...Nobody wants to move because they can't sell their homes. They're tethered to underwater mortgages...

Bingo. Plus, if they file bankruptcy to get out from under all that debt it destroys their credit rating and then they can't get a job because employers are now looking at credit scores of potential hires.

It's a Catch 22 situation.

32 posted on 09/03/2011 8:56:52 AM PDT by FReepaholic (I'm a lumberjack and I'm ok.)
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To: SeekAndFind
...19 Scary Facts About Getting A Job In America (Just be thankful if you have one)...

I am indeed thankful I have a job and I thank God every day for that. Seriously.

However, life ain't no bed of roses for a lot of us employed folks that are stuck with assh0le bosses and a workload that's killing us.

My supervisor is a jerk, upper management are all mouth breathers and I'm doing the work of five IT people because the company will not hire anyone.

I'd move but I'm a non-residential parent and I already don't get to see my sons enough as it is. I'm not missing them growing up.

So, I suck it up and carry on. I've started working out more after work to blow off the stress. Plus I'm back to meditating regularly and that helps too.

33 posted on 09/03/2011 9:07:27 AM PDT by FReepaholic (I'm a lumberjack and I'm ok.)
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To: Eye of Unk
I agree with your thoughts about multiple skills...Ive done management, marketing, meat cutting, able farm hand, counseling/Psych., carpentry, electrical, heavy equipment operator...

I think that all of these things have help to keep me working with out lapses of more than a month or two.

However, it it also true that I am very willing to move...and most importantly, WORK. There are alot of lazy people out there. B Cool,

34 posted on 09/03/2011 9:17:57 AM PDT by b cool
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To: Dilbert San Diego

“Certain states with such job killing policies include California.”

Don’t forget the other POS state of IL. So many good people down state ruled by bums up-state.


35 posted on 09/03/2011 9:22:18 AM PDT by b cool
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To: SeekAndFind

Aside from the needless pain that is inflicted on society by high unemployment, it also reduces government revenues which in turn adds even more to the deficit.


36 posted on 09/03/2011 9:40:14 AM PDT by Starboard
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To: SeekAndFind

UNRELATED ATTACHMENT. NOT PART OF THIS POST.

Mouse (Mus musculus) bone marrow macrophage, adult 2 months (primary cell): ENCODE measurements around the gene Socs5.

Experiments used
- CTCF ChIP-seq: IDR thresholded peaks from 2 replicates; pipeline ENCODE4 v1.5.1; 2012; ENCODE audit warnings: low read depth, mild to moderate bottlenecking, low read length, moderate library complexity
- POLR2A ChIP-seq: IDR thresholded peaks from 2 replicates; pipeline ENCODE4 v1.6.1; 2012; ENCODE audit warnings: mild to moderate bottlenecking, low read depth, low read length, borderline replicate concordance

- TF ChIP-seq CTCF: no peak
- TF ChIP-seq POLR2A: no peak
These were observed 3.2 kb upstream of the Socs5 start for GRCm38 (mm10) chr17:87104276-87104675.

Aside from the needless pain that is inflicted on society by high unemployment, it also reduces government revenues which in turn adds even more to the deficit.


37 posted on 09/03/2011 9:42:05 AM PDT by Starboard
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To: b cool

“There are alot of lazy people out there.”

True, the work ethic is not what it used to be. Many employers are very troubled about the laid back attitudes and sense of entitlement of the younger generations.


38 posted on 09/03/2011 9:47:10 AM PDT by Starboard
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To: SeekAndFind

“In the most optimistic scenarios, payrolls won’t return to 2008 levels until 2013—in that time population will grow by 5% “

This means that if we continue to allow more immigration, then we have to add 15 million new jobs by 2012. That means we have to add a net new 500,000 jobs each and every month for the next 24 months..............just to stay even.

If there is any month where less than 500,000 more new jobs are not created, then things will get worse and more people will be unemployed.


39 posted on 09/03/2011 9:57:06 AM PDT by CGalen
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To: SeekAndFind

My original inquiry was not do we need onfrastructure, it really is how much state, federal & local funds are used to create one infrastructure job? Just one job. I absolutely thought it was genius for... (Was it LA?) to place monetary fines on untimely construction. Never thought I would day that about LA!


40 posted on 09/03/2011 10:25:53 AM PDT by momincombatboots (Look out Left Coast, we are coming and we have Bibles and Guns! LOL)
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To: SeekAndFind

I worked for a company in Austin for almost 20 years until I was laid off last December. I got a generous severance check and took unemployment for 13 weeks.

I applied all over the state of Texas, interviewed 4-5 times and was hired by a Houston company in April. I relocated there. In June, that company was sold to another firm who took the assets overseas and laid off all the workers (approx. 800). I was let go in August.

I began sending out feelers and was quickly hired by a company back in Austin for whom I started on Thursday.

As I write this, I am staying in my niece’s guest bedroom as I prepare to relocate all my possessions back to Austin again.

With each new job, I’ve accepted less pay and crappier hours but I am very thankful and praise God that I have a job and will soon be getting paychecks again (plus returning to a city where I have friends and family for support).

I’m 54 years old and not ready to hang them up yet.

My advice to anyone out there is to 1) pray 2) be vigilant and 3) don’t be so proud that you won’t make some hard sacrifices just to stay employed.